Guatemalan immigrants gathered outside a US courthouse as a former Guatemalan soldier was sentenced to a maximum 10-year prison sentence for lying on his citizenship forms about his role in the massacre that destroyed a village in their home country in 1982.
Jorge Sosa, 55, was also stripped of his US citizenship on Monday.
The soldiers who killed more than 160 people in Dos Erres “took any memory of my family away from me,” said Oscar Ramirez, who lost his mother and seven siblings in the massacre in the tiny village of Dos Erres during the country’s civil war.
Comrades testified that Sosa fired a weapon into a well filled with screaming villagers and stood by as soldiers under his command raped and killed women.
“These are the crimes the defendant lied about and didn’t disclose,” US District Court Judge Virginia Phillips told the court. “The particular facts of what occurred on Dec. 7, 1982, at Dos Erres cannot be characterized in any other way than as crimes.”
The case is one of several aimed at perpetrators of the massacre that took place at the height of Guatemala’s 36-year civil war.
At least 200,000 people were killed during the civil war in Guatemala, mostly by state forces and paramilitary groups seeking to wipe out a left-wing uprising. The US supported Guatemala’s military governments during the war.
Five former soldiers have each been sentenced in Guatemala to more than 6,000 years in prison for the killings, while one of Sosa’s former comrades is serving a decade-long sentence in a US prison for lying on his immigration forms.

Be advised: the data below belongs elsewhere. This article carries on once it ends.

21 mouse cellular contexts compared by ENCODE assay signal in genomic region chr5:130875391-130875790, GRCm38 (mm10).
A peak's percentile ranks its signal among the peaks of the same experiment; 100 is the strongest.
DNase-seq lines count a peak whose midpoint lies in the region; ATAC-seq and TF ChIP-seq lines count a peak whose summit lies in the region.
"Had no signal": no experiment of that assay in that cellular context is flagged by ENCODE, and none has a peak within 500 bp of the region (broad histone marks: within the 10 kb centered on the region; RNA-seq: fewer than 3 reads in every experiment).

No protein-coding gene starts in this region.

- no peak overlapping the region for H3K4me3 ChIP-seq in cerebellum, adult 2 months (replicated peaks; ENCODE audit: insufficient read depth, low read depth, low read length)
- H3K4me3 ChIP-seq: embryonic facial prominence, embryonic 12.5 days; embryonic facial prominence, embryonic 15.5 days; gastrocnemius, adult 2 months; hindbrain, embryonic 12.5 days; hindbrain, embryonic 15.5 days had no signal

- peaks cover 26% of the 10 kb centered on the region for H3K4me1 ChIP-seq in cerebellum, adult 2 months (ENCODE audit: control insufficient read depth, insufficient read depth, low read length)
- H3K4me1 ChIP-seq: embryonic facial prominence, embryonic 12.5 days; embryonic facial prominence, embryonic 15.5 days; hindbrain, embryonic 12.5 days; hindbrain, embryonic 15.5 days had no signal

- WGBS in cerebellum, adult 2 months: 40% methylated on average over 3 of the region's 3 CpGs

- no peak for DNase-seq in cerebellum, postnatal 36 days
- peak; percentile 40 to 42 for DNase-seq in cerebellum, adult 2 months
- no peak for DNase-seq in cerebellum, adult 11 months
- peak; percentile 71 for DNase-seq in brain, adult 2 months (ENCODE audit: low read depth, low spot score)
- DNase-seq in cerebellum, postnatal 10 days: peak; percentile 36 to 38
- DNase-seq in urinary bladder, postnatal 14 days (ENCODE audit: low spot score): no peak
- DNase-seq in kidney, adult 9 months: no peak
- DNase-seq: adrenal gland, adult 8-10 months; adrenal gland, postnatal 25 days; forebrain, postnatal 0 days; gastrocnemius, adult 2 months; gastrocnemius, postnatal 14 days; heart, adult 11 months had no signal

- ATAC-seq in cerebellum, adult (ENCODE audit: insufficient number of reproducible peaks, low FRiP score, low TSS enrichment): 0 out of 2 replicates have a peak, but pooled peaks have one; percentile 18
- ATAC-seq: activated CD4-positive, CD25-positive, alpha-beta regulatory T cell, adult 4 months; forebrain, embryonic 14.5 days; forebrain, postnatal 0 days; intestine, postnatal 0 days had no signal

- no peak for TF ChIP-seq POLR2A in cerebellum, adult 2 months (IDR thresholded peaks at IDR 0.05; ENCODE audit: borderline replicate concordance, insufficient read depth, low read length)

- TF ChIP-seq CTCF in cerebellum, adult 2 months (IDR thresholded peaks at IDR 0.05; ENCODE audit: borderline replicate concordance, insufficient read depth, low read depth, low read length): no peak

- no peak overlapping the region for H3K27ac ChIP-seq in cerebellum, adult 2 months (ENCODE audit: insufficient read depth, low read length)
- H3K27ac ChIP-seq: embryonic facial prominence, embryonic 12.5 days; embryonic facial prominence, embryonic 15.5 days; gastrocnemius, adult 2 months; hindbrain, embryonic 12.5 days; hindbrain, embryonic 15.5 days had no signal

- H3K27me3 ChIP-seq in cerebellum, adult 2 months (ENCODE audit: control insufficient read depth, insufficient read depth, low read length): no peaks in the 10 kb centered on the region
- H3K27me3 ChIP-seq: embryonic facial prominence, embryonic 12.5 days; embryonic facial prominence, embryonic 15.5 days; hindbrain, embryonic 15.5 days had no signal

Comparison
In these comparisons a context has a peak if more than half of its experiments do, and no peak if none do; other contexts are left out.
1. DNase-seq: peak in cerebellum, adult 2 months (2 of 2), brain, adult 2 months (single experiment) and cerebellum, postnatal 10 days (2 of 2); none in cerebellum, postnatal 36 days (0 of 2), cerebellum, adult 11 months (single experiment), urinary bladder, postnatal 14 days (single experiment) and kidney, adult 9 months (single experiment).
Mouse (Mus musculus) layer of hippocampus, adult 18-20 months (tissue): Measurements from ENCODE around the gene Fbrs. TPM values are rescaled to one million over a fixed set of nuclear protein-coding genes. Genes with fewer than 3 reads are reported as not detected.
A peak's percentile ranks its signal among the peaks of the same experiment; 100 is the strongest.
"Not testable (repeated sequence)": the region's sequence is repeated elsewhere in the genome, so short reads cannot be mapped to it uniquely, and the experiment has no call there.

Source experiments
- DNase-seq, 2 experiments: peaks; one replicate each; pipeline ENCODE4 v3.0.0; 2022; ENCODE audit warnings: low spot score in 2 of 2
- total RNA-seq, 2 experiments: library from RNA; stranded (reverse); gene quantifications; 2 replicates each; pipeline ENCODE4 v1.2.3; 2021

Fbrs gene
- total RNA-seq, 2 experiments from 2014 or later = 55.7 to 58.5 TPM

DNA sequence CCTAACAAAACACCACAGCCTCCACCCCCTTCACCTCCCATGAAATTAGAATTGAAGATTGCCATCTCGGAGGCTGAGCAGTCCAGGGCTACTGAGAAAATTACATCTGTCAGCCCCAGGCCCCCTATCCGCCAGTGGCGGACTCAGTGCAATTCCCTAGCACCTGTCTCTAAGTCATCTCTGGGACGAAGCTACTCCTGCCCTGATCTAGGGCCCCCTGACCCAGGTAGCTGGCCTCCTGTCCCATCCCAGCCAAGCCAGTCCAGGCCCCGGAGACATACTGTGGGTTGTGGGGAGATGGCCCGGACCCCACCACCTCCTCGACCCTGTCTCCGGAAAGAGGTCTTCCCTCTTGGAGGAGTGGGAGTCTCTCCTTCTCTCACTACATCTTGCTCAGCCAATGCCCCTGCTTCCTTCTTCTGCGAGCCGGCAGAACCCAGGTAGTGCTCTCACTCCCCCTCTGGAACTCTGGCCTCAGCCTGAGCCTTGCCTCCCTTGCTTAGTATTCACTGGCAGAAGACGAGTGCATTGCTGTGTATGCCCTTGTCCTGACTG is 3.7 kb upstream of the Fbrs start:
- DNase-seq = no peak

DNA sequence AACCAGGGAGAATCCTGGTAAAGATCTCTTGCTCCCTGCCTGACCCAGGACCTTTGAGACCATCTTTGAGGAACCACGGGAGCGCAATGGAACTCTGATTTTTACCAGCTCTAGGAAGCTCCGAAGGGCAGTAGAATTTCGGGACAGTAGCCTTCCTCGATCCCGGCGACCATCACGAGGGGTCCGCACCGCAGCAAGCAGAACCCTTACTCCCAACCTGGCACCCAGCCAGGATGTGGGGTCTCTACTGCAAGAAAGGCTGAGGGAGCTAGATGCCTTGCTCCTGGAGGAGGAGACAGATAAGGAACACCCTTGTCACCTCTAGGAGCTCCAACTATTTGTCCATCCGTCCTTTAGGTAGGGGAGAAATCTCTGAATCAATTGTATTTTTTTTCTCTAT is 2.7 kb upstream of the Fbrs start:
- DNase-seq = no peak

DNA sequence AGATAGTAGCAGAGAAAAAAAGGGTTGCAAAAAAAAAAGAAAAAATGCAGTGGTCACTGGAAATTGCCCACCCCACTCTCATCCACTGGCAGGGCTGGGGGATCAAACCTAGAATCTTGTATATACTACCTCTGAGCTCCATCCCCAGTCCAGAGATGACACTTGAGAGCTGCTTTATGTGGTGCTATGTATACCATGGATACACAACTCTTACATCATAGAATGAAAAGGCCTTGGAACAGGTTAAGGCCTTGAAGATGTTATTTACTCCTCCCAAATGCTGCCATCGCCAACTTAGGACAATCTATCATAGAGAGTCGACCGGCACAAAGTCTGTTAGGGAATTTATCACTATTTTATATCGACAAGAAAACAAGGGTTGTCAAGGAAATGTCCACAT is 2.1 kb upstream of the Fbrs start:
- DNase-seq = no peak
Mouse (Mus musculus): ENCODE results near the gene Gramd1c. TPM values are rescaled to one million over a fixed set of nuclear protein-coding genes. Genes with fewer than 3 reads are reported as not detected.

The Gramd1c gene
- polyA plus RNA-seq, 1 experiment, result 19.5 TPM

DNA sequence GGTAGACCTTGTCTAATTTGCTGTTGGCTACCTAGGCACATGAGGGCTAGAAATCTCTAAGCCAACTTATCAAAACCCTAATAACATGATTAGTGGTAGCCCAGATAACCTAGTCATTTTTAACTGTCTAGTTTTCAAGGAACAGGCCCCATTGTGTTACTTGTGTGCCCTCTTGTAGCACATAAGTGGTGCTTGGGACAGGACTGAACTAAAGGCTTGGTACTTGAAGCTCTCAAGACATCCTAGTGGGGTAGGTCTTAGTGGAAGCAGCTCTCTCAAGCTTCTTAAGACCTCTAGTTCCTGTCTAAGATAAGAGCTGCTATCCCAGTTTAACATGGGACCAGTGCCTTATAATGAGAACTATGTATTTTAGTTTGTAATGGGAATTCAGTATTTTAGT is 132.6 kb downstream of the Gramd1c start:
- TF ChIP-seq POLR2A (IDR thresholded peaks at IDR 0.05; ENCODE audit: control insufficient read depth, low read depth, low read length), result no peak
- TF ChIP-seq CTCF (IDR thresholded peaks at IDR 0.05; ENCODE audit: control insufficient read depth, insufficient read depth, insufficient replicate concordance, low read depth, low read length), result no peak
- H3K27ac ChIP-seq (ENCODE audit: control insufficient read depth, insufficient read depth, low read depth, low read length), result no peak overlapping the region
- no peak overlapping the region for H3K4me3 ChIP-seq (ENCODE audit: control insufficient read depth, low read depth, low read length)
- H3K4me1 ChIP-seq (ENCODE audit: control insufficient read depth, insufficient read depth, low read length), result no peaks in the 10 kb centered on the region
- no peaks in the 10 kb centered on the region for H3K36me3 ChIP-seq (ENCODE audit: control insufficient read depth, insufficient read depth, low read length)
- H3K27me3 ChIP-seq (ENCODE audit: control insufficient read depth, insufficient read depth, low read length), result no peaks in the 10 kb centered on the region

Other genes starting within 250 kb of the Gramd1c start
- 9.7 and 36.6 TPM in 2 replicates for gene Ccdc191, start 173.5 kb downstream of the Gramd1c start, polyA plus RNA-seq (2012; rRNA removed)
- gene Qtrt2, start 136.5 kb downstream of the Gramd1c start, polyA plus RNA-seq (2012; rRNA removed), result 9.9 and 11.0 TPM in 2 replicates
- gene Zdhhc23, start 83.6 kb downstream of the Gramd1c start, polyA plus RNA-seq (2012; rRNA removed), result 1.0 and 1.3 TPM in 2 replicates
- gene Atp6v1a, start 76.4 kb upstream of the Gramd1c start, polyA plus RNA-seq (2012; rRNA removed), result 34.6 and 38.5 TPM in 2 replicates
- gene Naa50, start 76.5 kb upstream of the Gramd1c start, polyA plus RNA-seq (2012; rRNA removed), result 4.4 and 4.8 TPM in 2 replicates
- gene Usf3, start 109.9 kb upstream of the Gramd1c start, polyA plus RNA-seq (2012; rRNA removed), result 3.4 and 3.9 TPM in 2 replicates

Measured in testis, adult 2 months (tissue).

Sosa pleaded with the court for clemency, saying he has lived as a law-abiding, faithful Catholic in the US and in Canada, where he is also a citizen, and disagreed with the jury’s verdict.
“I did not have a just trial and ... the truth was covered,” Sosa said in Spanish through a court interpreter. “I am innocent and I am not guilty.”
Sosa contends he was not in Dos Erres during the massacre and plans to appeal, defense lawyer Shashi Kewalramani said.
Sosa was arrested in Canada in 2011 and extradited to face charges in the US. He was convicted by a jury last year of making false statements and illegally obtaining citizenship in 2008.
After serving his sentence, Sosa could be returned to Guatemala, which is seeking his extradition to prosecute him for the massacre, assistant US attorney Jeannie Joseph said.
“It sends a message to other war criminals to not find a safe haven here,” Joseph said.
In 1982, a special forces patrol was dispatched to Dos Erres to search for weapons believed stolen by guerrillas. No weapons were found, but soldiers raped women and officers decided to round up villagers and kill them.
After the war, Guatemala issued arrest warrants for more than a dozen soldiers implicated in the killings, but the cases languished until the Inter-American Court of Human Rights in 2009 demanded the country prosecute the perpetrators.